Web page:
Institutional change and political continuity in Post-Soviet Central Asia : power, perceptions, and pacts /

The establishment of electoral systems in Kazakhstan, Kyrgyzstan and Uzbekistan presents both a complex set of empirical puzzles and a theoretical challenge. Why did three states with similar cultural, historical, and structural legacies establish such different electoral systems? How did these dist...

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Bibliographic Details
Main Author: Jones Luong, Pauline (Author)
Format: eBook
Language:English
Published: Cambridge : Cambridge University Press, 2002.
Series:Cambridge studies in comparative politics.
Subjects:
Online Access:CONNECT
Description
Summary:The establishment of electoral systems in Kazakhstan, Kyrgyzstan and Uzbekistan presents both a complex set of empirical puzzles and a theoretical challenge. Why did three states with similar cultural, historical, and structural legacies establish such different electoral systems? How did these distinct outcomes result from strikingly similar institutional design processes? Explaining these puzzles requires understanding not only the outcome of institutional design but also the intricacies of the process that led to this outcome. Moreover, the transitional context in which these three states designed new electoral rules necessitates an approach that explicitly links process and outcome in a dynamic setting. This book provides such an approach. Finally, it both builds on the key insights of the dominant approaches to explaining institutional origin and change and transcends these approaches by moving beyond the structure versus agency debate.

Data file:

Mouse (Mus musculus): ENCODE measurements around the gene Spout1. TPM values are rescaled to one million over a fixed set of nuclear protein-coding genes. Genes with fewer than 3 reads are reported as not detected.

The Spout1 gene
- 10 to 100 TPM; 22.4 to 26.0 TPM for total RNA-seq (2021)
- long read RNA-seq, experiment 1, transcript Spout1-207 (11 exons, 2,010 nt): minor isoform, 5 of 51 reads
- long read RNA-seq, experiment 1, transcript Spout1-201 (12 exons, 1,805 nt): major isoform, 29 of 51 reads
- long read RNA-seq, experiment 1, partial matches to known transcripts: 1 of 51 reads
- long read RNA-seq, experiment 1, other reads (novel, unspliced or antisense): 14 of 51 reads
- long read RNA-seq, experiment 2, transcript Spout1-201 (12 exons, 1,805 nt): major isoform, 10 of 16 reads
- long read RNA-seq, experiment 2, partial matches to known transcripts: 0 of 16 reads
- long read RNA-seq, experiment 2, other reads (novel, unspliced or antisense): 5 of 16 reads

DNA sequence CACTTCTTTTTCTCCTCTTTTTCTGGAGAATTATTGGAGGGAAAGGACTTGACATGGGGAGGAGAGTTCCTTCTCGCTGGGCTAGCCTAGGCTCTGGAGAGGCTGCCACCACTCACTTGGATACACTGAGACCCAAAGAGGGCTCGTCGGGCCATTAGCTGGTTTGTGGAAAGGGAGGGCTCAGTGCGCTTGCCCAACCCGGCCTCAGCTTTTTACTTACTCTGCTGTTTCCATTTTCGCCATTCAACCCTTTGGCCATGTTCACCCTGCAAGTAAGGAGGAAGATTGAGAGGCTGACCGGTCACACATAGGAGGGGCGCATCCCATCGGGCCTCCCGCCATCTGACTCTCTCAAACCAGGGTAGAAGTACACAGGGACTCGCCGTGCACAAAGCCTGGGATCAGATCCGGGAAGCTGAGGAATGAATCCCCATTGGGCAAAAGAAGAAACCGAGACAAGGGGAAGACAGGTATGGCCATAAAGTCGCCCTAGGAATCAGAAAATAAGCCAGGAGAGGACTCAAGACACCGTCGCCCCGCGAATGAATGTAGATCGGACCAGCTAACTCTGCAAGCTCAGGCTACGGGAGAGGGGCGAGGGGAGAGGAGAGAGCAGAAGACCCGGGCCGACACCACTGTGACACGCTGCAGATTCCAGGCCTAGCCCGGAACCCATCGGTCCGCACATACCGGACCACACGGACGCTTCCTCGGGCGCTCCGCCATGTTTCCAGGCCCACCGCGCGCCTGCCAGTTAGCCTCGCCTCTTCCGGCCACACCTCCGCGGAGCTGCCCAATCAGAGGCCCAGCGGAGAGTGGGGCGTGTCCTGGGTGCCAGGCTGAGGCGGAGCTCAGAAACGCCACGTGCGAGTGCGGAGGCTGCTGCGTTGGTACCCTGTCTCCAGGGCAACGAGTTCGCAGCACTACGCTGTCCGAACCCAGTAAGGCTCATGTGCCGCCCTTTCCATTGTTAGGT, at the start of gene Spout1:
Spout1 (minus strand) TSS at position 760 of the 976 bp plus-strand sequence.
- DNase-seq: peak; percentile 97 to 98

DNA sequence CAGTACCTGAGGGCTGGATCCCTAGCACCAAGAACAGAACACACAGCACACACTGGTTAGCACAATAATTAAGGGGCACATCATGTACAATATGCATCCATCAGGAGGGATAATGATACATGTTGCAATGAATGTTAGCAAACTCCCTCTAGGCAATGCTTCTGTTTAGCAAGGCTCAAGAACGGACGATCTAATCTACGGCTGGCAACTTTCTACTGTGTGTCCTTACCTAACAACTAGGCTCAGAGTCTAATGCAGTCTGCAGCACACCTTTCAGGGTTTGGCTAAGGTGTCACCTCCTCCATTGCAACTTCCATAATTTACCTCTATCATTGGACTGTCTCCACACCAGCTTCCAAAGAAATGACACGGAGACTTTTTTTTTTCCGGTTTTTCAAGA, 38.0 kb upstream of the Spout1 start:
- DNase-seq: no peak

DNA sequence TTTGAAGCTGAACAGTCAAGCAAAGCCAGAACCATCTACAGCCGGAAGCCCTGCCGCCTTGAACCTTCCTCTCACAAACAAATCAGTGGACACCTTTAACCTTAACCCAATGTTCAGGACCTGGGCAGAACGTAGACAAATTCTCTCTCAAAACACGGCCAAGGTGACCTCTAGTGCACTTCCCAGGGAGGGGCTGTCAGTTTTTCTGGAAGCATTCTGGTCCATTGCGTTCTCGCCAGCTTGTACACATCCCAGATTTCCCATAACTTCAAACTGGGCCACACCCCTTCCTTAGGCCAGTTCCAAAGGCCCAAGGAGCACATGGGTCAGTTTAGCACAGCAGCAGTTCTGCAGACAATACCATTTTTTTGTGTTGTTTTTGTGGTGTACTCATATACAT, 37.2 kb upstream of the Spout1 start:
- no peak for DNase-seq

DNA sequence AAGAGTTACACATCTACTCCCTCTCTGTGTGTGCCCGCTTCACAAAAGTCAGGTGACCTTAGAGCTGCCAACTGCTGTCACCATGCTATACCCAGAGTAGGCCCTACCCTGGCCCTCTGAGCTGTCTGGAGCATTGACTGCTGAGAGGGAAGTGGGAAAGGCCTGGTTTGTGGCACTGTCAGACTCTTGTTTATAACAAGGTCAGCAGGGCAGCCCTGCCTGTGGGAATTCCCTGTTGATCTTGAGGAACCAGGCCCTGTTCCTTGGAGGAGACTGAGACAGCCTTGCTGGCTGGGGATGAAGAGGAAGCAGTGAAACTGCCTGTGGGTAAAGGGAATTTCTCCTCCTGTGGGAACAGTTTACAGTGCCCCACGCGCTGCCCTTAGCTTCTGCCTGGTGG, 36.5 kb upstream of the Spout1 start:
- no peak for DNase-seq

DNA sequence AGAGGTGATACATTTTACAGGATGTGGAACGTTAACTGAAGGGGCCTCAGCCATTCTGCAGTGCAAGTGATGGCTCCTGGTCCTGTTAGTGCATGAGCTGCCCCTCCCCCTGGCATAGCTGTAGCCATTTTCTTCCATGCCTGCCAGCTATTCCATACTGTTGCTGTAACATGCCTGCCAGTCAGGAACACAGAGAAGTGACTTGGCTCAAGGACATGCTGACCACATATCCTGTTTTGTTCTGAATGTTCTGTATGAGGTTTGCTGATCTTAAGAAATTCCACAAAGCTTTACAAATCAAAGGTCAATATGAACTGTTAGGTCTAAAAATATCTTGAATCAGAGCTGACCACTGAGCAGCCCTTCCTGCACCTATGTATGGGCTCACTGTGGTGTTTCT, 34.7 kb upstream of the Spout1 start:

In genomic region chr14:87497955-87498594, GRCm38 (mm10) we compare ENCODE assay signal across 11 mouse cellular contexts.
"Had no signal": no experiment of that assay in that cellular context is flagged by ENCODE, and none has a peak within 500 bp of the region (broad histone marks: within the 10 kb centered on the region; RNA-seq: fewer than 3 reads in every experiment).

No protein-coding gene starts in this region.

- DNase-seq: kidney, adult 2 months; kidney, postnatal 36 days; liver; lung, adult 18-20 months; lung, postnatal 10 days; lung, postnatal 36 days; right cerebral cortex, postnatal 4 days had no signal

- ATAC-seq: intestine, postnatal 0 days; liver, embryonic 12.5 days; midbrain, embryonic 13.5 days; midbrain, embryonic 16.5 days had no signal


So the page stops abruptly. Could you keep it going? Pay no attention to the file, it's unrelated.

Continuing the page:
Item Description:Title from publisher's bibliographic system (viewed on 05 Oct 2015).
Physical Description:1 online resource (xxi, 320 pages) : digital, PDF file(s).
ISBN:9780511510199 (ebook)